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Quick quiz: The best way to measure student learning is: A. yearly standardized tests;  B. written exams at the end of each year;  C. a portfolio of varied assessments – what’s the correct answer?

As you read this, my students are enmeshed in the beginning of testing season. The Minnesota Comprehensive Assessments (MCAs) have begun, and that must mean it’s time for my annual rant about standardized testing. Thus, you know that answer A above must be incorrect!

Standardized testing has long been a part of American education. Many of us remember the Iowa Basics that we took every year. They weren’t so bad, just a couple days off from the regular curriculum. I look back and think they were given just for the sake of giving them; I don’t recall any pressure to do well.

This type of fill-in-the-bubble test carried on to storied tests such as the ACT and SAT. But at least those tests meant something. If you wanted to go to college, you needed to achieve a particular score; if you wanted scholarships, you needed to score even higher. Those seemed like tests to give some thought and effort to in advance.

I’ve written before on just how many tests our students have to take. Part of this is the fault of the government and part falls on our own school district for adding more than the requirement in an effort to see where our kids are lacking to prepare better for the “big” tests. This becomes a vicious cycle though, since the extra testing is enough to turn kids off for the annual tests given by the state. Whatever benefits are thought to be gotten from the extra “choose the best answer” tests are long lost by middle school, when the petulance of being a teenager adds to the chaos.

I prefer to judge my students based on a progression of skills through the year (or years if I have them in 7th and 8th grade). My 7th graders write an essay in September and come back to that essay in May for revisions. The changes are astounding! They have learned a lot about writing during the year. The same thing goes for reading. The level of stories goes up throughout the year. By 8th grade, they don’t realize they are reading more difficult material because they’ve reached a different comfort level.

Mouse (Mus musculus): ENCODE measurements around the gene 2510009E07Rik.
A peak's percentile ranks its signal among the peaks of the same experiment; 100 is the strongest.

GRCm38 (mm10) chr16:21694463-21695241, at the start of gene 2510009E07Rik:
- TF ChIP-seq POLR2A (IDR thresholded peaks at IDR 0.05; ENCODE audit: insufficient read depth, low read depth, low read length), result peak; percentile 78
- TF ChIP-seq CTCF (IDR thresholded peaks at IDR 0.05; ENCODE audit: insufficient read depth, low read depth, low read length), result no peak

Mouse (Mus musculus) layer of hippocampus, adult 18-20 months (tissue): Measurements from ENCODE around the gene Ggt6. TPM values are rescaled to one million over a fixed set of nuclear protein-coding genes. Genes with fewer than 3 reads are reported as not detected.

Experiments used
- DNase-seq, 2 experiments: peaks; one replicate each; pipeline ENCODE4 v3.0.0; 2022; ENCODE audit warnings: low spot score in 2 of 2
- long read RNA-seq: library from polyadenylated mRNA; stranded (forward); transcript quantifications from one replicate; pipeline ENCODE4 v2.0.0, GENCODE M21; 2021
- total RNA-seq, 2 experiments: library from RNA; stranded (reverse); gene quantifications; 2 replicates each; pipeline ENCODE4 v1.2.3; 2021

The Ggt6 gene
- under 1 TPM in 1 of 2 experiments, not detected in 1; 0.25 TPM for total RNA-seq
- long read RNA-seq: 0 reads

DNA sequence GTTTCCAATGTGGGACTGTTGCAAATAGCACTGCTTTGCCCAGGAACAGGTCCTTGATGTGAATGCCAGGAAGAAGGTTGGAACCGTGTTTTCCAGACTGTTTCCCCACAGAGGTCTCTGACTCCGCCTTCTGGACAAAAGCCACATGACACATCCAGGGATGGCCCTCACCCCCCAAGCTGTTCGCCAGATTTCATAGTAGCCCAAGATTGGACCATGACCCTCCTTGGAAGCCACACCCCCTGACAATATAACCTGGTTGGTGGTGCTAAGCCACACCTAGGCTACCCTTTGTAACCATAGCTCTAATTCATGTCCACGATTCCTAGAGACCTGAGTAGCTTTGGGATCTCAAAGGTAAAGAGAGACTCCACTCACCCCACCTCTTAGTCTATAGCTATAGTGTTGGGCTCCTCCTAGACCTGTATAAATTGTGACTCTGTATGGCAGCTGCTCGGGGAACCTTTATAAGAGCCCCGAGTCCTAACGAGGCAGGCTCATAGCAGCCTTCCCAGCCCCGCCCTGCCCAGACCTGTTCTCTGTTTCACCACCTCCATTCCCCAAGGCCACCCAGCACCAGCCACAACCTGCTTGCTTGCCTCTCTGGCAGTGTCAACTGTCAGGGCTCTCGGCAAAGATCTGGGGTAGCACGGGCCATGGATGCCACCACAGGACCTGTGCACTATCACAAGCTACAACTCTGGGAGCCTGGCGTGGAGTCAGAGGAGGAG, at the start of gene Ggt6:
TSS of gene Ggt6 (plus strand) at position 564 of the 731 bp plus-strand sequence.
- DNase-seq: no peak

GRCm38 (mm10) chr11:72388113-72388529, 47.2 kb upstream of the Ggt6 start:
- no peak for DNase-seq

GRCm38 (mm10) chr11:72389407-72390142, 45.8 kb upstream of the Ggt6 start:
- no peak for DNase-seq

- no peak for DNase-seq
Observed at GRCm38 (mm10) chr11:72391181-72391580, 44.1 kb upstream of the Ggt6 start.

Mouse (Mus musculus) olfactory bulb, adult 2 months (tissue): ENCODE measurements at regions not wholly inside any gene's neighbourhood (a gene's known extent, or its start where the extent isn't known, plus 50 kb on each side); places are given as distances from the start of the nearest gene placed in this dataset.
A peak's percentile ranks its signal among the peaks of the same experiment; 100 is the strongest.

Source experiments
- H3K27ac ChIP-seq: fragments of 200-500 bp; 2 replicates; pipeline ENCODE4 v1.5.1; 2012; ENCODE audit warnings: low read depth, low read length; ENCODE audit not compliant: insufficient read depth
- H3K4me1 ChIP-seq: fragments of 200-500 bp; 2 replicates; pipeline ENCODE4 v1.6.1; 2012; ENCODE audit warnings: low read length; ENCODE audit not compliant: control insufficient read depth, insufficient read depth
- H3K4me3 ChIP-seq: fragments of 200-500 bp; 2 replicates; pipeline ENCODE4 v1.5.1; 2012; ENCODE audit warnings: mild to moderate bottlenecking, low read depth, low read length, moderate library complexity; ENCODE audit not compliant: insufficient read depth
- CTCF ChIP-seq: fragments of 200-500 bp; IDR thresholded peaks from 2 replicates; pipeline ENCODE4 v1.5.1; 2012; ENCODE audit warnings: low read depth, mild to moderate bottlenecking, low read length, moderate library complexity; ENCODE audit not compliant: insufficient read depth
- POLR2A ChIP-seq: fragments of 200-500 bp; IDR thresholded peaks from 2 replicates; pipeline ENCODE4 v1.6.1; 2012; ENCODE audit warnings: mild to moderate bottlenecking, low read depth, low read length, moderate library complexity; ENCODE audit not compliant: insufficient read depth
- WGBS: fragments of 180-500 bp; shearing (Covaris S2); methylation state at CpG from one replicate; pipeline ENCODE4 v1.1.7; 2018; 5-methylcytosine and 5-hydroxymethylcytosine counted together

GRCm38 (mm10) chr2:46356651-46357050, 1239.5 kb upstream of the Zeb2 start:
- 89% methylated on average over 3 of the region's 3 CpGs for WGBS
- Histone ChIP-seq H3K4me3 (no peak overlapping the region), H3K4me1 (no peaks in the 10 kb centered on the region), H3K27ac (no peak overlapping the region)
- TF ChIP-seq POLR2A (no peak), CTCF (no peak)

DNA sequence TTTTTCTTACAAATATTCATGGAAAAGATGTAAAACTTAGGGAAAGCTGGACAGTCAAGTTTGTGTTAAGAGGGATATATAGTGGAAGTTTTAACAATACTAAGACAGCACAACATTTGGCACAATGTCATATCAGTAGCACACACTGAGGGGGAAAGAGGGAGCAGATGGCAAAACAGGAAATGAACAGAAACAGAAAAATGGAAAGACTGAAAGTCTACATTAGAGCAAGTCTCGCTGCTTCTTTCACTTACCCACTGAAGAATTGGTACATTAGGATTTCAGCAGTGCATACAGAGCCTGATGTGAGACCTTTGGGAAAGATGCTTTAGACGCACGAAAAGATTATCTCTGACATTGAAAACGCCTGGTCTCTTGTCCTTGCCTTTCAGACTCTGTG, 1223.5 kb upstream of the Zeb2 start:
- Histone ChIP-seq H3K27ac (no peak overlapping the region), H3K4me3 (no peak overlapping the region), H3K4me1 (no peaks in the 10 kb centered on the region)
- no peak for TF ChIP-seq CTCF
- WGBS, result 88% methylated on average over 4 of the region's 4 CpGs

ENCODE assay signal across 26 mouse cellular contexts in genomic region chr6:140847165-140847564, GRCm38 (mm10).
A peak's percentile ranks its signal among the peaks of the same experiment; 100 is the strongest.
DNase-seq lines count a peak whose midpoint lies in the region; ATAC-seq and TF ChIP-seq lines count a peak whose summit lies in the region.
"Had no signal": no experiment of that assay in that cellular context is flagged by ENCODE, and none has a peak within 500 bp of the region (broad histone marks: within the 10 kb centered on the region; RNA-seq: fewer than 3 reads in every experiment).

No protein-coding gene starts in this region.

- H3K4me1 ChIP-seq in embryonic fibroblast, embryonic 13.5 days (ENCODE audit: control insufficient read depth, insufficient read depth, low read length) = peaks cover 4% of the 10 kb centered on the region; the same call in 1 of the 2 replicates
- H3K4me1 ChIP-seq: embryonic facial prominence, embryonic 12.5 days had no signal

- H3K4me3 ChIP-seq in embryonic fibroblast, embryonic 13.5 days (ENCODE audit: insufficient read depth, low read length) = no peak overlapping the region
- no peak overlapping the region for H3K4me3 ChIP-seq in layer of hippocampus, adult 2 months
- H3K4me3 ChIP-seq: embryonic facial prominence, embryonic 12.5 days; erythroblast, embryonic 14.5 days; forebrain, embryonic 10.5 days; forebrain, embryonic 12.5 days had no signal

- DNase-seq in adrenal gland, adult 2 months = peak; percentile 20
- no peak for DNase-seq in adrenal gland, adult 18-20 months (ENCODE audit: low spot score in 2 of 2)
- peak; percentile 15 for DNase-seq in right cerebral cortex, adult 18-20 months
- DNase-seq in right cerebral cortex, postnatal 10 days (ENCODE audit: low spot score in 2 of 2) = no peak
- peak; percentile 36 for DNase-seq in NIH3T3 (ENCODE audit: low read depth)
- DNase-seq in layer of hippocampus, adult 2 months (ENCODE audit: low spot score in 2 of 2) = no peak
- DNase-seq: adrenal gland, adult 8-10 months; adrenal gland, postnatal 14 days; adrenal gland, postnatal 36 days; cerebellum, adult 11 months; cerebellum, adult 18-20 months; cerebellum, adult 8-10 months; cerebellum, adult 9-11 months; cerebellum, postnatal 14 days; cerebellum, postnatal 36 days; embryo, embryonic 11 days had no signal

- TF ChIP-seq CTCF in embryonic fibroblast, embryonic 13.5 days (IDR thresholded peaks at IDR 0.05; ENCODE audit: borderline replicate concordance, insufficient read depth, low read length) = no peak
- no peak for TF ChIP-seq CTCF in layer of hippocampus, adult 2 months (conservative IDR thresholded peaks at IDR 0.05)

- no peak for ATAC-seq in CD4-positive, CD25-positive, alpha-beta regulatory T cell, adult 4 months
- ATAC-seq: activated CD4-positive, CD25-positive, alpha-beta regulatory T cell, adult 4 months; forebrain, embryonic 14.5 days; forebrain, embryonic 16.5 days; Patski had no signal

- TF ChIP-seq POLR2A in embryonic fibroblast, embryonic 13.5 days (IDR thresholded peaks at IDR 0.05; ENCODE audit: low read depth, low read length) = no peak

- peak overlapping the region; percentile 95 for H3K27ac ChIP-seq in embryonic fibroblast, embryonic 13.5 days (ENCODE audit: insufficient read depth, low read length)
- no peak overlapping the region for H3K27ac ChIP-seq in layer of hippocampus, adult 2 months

However, portfolios of work would be time consuming for the state to look through. And why do they need to keep track of every student in Minnesota? Is it because they don’t trust the schools to do their jobs? There are some theories on that, but good luck getting the Minnesota Department of Education to give you a straight answer.

Tests show that our students are not reading to grade level. It’s funny, however, how the rigor of those tests has changed dramatically over the years. When I started teaching, we gave the Basic Standards Tests (BSTs) to 8th graders. Across the state, most students passed these tests; NRHEG maxed out above 90% in math and reading multiple times. Suddenly, the BSTs went away, to be replaced by the MCAs. And there went our scores. The state has fiddled with these tests many times since they began, constantly shifting the target. We were told the BSTs were 8th grade level – so how could scores across the state have dropped with the MCAs?

It’s simple. Schools were doing TOO well. That wasn’t something to be celebrated by MDE or the federal government. They wanted to have more control over local schools, so they changed the formula to give themselves a reason to interfere. The state and all its school districts have thrown millions of dollars away on these tests. Multi-million dollar contracts are signed across the nation by states and testing companies.

However, there may be some relief in sight. Governor Dayton has said he wants to cut back on testing by at least one-third. Is an occasional test okay? Sure thing. Would a graduation reading and math test be a good idea? Absolutely – our kids should enter the world with basic skills. Is anything proved by these tests every single year? Nope.

Come see the progress our students make. Then think about how much more they could make if we didn’t have to spend weeks every year teaching to these tests. Answer C above is the best answer, but the government would never look at that type of question as good enough for their testing.

Word of the Week: Thanks to Pam and Larry Goehring for the collection of books with so many wonderful words – I’m stocked up for a long time! This week’s word is poltroon, which means an utter coward, as in, “The columnist was certainly no poltroon, always standing behind his opinion.” Impress your friends and confuse your enemies!

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